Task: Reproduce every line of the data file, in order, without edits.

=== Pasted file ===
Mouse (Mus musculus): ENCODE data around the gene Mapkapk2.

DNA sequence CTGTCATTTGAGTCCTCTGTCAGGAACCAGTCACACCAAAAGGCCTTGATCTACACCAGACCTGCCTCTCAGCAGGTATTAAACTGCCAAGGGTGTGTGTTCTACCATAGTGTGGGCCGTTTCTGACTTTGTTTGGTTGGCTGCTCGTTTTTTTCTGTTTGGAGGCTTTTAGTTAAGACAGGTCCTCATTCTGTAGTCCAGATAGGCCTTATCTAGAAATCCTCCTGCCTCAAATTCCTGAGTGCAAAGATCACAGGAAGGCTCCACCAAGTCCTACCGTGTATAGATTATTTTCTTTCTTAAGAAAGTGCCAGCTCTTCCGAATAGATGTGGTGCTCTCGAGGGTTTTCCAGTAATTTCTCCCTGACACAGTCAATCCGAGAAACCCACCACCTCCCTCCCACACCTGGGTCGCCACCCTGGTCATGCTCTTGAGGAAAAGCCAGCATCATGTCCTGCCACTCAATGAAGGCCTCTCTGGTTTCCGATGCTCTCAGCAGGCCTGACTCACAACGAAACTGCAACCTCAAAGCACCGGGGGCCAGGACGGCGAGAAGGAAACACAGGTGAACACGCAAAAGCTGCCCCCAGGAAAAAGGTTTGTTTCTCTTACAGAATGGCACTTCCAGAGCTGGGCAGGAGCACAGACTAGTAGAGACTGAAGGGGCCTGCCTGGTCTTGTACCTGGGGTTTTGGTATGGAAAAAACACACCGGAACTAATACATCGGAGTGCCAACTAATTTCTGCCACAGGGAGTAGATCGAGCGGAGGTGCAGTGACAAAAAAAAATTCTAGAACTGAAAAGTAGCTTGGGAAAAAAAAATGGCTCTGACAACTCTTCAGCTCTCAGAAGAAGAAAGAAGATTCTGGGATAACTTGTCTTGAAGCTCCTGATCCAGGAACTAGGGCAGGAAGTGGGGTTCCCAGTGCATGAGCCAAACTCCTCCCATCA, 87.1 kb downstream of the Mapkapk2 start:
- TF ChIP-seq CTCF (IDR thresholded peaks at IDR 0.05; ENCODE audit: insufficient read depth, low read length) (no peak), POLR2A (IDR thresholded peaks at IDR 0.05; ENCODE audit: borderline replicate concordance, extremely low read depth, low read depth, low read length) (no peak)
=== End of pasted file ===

Mouse (Mus musculus): ENCODE data around the gene Mapkapk2.

DNA sequence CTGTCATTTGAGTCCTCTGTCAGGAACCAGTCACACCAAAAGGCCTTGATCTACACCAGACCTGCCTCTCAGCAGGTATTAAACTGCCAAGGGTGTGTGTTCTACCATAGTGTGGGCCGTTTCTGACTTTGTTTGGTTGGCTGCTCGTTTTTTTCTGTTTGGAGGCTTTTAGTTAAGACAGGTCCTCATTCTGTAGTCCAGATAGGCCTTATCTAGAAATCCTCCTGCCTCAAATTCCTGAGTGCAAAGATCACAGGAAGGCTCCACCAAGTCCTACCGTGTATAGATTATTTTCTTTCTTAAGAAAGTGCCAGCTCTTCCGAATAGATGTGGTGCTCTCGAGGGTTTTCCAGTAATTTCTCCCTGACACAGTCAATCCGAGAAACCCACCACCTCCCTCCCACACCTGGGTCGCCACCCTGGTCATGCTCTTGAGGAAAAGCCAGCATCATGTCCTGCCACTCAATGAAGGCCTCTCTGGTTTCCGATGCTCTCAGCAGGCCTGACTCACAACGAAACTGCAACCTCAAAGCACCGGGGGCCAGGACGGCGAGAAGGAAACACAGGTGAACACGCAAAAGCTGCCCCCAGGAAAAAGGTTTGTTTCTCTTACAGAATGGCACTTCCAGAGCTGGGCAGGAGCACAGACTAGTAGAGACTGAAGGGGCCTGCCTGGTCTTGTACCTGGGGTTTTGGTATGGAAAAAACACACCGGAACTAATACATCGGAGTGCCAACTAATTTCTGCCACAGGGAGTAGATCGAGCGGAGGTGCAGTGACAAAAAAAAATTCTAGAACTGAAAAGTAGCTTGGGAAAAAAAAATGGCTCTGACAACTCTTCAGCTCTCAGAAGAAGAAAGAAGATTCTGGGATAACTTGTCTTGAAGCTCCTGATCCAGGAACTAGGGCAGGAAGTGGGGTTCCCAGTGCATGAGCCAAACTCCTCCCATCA, 87.1 kb downstream of the Mapkapk2 start:
- TF ChIP-seq CTCF (IDR thresholded peaks at IDR 0.05; ENCODE audit: insufficient read depth, low read length) (no peak), POLR2A (IDR thresholded peaks at IDR 0.05; ENCODE audit: borderline replicate concordance, extremely low read depth, low read depth, low read length) (no peak)